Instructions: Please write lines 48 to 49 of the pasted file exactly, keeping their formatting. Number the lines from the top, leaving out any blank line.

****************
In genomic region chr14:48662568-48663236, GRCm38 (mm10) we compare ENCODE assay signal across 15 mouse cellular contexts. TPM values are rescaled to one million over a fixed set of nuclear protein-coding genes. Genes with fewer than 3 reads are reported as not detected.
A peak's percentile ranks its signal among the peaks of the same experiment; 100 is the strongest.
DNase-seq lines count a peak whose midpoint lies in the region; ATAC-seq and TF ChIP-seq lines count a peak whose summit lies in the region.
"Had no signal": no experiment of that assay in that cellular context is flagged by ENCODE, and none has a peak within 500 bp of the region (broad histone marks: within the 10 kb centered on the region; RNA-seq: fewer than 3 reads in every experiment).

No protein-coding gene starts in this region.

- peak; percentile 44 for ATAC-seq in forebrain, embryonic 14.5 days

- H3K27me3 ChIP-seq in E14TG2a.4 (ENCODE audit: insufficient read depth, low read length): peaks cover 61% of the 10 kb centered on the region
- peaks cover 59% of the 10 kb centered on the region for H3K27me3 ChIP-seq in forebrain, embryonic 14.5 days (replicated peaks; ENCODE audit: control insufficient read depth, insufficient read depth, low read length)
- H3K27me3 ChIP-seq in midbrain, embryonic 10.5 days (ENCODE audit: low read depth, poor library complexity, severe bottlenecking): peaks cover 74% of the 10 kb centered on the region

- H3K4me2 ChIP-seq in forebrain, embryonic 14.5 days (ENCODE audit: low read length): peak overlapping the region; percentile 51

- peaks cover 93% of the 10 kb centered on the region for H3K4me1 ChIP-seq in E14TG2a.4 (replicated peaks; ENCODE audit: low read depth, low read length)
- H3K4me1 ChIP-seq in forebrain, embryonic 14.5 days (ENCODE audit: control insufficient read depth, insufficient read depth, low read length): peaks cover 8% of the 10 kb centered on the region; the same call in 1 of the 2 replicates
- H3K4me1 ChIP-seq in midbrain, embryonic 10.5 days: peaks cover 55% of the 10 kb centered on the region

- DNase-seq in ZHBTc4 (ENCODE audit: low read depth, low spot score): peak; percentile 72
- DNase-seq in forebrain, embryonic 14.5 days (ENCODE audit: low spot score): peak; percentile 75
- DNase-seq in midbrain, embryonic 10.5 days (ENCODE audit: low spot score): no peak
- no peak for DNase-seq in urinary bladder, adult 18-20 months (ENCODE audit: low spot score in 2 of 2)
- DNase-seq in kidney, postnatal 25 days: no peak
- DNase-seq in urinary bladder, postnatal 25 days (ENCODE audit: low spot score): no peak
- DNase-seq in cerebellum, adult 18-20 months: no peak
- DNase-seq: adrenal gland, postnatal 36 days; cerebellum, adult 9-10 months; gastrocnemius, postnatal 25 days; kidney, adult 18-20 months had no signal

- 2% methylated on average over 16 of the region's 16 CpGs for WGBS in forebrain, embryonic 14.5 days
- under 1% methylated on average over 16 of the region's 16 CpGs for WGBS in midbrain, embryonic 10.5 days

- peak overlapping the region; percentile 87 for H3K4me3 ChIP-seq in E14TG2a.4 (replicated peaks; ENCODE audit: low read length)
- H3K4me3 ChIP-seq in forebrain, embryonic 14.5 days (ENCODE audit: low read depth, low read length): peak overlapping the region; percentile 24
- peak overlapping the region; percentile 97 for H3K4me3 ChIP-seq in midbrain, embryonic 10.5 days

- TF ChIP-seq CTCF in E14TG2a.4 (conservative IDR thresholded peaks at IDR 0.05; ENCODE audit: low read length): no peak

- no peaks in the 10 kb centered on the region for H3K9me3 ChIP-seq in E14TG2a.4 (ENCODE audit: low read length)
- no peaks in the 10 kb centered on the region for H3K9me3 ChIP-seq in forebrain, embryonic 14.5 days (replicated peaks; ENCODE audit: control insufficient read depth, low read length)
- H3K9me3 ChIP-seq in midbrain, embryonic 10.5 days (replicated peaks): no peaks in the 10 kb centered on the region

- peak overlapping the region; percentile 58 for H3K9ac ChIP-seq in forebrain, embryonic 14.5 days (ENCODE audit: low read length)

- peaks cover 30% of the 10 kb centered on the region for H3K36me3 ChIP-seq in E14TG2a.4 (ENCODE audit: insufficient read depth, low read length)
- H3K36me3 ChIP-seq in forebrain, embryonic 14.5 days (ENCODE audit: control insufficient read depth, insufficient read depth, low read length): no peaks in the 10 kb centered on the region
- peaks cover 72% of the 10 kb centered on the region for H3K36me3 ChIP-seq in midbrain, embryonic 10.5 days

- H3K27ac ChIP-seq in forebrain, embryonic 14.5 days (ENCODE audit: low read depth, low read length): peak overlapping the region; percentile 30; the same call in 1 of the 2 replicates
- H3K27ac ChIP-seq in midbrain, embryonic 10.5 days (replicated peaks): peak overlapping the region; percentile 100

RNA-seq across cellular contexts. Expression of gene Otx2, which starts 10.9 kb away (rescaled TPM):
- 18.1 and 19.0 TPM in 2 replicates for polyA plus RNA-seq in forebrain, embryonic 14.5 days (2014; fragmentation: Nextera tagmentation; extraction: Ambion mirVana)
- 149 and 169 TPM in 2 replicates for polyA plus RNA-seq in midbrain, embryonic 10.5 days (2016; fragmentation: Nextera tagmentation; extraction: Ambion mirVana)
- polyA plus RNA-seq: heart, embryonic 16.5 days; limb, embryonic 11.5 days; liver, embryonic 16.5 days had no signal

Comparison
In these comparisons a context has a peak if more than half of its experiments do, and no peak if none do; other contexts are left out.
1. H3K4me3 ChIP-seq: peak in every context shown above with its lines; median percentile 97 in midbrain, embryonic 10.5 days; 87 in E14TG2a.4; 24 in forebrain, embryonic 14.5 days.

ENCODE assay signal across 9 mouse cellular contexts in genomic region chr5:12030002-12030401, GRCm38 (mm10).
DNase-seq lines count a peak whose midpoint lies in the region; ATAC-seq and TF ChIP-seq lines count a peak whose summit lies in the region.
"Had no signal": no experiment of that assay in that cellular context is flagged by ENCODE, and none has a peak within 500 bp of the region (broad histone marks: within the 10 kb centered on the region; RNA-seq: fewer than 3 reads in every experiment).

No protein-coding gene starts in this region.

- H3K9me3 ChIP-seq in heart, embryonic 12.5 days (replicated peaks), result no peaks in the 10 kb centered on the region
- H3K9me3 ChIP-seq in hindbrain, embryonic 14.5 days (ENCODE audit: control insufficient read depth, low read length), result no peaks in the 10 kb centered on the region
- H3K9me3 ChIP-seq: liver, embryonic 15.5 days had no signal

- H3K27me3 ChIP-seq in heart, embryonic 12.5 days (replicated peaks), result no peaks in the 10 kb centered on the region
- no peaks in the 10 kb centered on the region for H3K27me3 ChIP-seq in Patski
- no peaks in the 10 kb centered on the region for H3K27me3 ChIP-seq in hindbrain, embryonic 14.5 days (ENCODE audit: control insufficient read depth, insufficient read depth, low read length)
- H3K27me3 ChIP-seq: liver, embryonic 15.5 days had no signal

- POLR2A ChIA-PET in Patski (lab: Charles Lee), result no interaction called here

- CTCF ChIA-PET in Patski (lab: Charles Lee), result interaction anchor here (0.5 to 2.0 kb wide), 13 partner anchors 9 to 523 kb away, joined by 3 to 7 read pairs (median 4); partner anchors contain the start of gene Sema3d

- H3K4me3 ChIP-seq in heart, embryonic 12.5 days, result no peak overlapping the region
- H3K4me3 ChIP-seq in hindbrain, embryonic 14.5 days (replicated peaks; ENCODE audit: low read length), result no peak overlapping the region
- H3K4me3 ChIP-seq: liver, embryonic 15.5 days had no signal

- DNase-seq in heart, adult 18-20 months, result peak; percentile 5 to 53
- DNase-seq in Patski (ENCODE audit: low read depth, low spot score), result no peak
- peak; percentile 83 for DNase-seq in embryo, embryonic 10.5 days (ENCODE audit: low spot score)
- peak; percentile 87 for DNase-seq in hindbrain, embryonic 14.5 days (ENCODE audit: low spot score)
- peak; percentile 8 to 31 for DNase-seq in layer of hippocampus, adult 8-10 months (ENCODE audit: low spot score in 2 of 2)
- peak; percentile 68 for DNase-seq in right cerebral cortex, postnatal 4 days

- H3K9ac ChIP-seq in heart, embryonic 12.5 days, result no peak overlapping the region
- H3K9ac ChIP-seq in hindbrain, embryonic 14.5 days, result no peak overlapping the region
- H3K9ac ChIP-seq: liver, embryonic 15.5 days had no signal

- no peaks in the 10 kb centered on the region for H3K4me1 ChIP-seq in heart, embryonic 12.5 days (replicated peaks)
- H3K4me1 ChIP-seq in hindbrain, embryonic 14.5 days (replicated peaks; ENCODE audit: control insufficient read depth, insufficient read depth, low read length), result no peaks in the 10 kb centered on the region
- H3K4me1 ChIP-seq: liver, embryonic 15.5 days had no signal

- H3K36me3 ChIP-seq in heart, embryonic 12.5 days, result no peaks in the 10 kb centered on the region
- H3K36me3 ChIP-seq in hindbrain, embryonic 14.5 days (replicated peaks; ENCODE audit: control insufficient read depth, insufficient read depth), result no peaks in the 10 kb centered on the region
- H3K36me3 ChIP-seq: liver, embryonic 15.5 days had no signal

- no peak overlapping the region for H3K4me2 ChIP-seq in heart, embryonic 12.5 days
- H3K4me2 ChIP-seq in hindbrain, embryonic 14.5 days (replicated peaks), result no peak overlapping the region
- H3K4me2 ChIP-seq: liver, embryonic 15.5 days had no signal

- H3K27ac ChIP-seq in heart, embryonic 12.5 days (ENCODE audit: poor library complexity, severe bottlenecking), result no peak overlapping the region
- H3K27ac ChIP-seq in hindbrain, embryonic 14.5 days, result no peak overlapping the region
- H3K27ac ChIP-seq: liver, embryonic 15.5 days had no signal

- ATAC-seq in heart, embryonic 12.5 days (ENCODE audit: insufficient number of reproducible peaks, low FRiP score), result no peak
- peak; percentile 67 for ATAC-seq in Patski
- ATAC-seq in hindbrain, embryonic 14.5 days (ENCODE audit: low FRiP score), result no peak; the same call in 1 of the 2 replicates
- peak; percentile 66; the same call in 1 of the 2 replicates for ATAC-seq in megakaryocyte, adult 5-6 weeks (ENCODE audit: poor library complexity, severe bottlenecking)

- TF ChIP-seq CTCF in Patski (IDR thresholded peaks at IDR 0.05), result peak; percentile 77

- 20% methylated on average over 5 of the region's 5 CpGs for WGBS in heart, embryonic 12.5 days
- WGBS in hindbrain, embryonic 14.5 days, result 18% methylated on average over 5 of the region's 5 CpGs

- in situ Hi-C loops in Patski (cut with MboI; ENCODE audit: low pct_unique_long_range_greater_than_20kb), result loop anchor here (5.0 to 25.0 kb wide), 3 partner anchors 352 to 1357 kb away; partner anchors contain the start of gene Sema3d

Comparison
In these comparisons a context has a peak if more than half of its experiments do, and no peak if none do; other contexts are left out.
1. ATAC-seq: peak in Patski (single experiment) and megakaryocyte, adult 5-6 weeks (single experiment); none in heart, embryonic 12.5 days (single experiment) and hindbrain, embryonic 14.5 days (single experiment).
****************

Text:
- H3K9me3 ChIP-seq in heart, embryonic 12.5 days (replicated peaks), result no peaks in the 10 kb centered on the region
- H3K9me3 ChIP-seq in hindbrain, embryonic 14.5 days (ENCODE audit: control insufficient read depth, low read length), result no peaks in the 10 kb centered on the region